SAMUEL Wilkens of Bishop Lavis High and Havilyne Elders of Bellville South High were part of a dynamic pair of Western Province Senior Schools Sports Union (WPSSSU) sprinters in 1982, Andre Alexander and Naziem Moos being the ‘elders’ in the boys open.
In the age groups below Alexander and Moos, you had Kevin Africa and Shaun Henry (under 17), Wilkens and Elders (under 16), Antonio Burrows and Francois Cleophas (under 15). They were a pretty hot lot on the grass track of Athlone Stadium.
On the Easter weekend of 1982 at the South African Senior Schools Sports Association’s (SASSSA) athletics meeting, conditions at the Athlone Stadium, for a change, favoured the sprinters. The wind, gentle as it was, came from the Atlantic Ocean – the north-westerly wind. In the words of a revered senior sprinter: “It was a good day for sprinting.”
On that day, Andre Alexander of Spes Bona High wiped the floor in the boys open with a scintillating time of 10,6 although newspapers reported a time, with the caption to boot, a time of 10,7 seconds in the 100m. The record books logged a time of 10,6 secs. Quick and deserving of the man’s pedigree which was not in question.
Alexander was a powerful and “choppy” sprinter, his cadence moving along beautifully like a cat on a hot tin roof or like a bloke running on hot coals.
Elders had a quick and rhythmical cadence movement, running upright, with his ankles flicking along the surface of the track, Elders was good to watch. His headband, it seemed, gave him extra lift/vooma, like the character in the Jericho Mile. It seemed to have motivated him to run faster times.
Wilkens, for his age, was an assertive character. He had guts and power. He also competed with a headband, albeit a green headband, in the colours of Bishop Lavis. Having spent several years with Elders, I had never asked him the question whether he, Elders, ran with the headband, in subsequent years, in honour of his WP teammate Wilkens who died tragically in an accident, as a pedestrian in the winter of 1982.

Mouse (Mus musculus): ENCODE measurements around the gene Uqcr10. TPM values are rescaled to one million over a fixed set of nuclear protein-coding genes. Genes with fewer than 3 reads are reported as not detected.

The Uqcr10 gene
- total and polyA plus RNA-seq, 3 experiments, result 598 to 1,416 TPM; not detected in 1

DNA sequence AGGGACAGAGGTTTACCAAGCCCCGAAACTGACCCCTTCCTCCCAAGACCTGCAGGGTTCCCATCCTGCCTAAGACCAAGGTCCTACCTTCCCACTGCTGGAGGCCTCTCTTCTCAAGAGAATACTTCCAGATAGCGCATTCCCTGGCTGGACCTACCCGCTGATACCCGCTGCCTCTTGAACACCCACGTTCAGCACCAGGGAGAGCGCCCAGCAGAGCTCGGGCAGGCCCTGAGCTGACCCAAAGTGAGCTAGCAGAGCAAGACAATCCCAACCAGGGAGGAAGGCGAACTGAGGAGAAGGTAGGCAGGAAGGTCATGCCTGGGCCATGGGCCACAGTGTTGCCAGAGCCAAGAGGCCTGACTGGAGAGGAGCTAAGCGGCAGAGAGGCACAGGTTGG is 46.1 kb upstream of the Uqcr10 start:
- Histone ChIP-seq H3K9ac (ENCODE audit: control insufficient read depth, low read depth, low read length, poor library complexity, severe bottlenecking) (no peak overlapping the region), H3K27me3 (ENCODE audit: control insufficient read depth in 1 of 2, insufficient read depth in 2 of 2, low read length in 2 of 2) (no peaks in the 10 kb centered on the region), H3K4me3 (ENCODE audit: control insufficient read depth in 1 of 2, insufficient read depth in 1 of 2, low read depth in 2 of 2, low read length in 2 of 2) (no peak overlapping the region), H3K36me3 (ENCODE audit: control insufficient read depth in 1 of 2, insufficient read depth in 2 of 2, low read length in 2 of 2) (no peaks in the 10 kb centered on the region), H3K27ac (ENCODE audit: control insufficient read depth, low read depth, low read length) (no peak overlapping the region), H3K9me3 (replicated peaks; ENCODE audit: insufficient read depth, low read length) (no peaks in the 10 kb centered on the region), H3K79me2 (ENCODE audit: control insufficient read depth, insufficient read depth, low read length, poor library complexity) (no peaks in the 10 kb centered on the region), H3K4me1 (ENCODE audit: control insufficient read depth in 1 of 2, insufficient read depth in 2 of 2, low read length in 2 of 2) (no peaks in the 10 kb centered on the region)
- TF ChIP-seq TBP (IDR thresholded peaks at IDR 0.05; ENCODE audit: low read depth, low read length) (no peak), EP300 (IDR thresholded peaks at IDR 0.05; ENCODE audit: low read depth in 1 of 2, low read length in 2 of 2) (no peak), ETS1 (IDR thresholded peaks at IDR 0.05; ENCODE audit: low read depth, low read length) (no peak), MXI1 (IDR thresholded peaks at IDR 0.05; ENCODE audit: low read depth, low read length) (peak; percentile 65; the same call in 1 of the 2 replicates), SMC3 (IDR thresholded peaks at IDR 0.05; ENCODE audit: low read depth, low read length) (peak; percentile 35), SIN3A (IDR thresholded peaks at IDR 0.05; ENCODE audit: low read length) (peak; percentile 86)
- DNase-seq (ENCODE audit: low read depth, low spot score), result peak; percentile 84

Elders and Wilkens were the joint record holders of the SA schools boys under 16 100m record of 10,9 secs in 1982, the day conditions were good at the Athlone Stadium.
In Paarl in 1983 as an under 17 athlete at the SASSSA champs, he set an already feverish Dal on fire with the fastest time on the day of 10,9 seconds, 0.3 seconds off John Wippenaar’s record of 10,6 secs set in 1970. Not to worry. Later that season, at the Vygieskraal Stadium, Elders recorded 10,6 secs and 21,7 secs in the junior men’s 100m and 200m respectively.
Those were outstanding times, for a boy aged 16 (under 17) that year in 1983. The SA records stood. It was also the year when Elders beat Clement du Plessis, Kevin Africa and Aladin McLean of Eastern Province in the sprints at the SAAAB Track and Field Championships at Curries Fountain, Durban. The next season McLean defected and became the junior men’s sprinter with the establishment.
That same season, the name of Caval Marthinussen landed on the pages of the record books. Marthinussen was Andre Alexander’s main rival for two years in the schools sprints at Athlone Stadium. He arrived, on a hot Saturday afternoon, at the Vygieskraal Stadium dressed in a Hawaiian shirt, pants and a closed sandal. Marthinussen took off his summer outfit and donned a vest, shorts and spikes. In the manner that he was, Marthinussen politely clocked 10,6 secs in the 100m. He did not run the final and left the stadium. He made his point, never to return to sprint again. What a talent!
So, Elders and Marthinussen were joint record holders in the 100m. Elders, however, had the 200m record all to himself – 21,7 secs. Craig Steyn of Stellenbosch joined the 100m list as a very young junior men’s sprinter. Steyn and Elders had a bit of a sprint battle in Elders’ last year as a junior – the one beating the other.
Of course, we now know Shaun Vester’s arrival, later, changed the face of the sprints.
We might rave about Terrence Smith, Shaun Vester and Craig Steyn, but Elders was a true champion of his time, both in his age group and beyond.
He had gone into semi-retirement in 1986 but returned with a measure of success in the late 1980s as would be seen by the newspapers cuttings.
Elders was a sharp, if not quick, learner, he was out of school, by the end of 1983, having been under 16 in 1982 and under 17 in 1983.
He studied at the University of the Western Cape where he graduated with a teacher’s degree.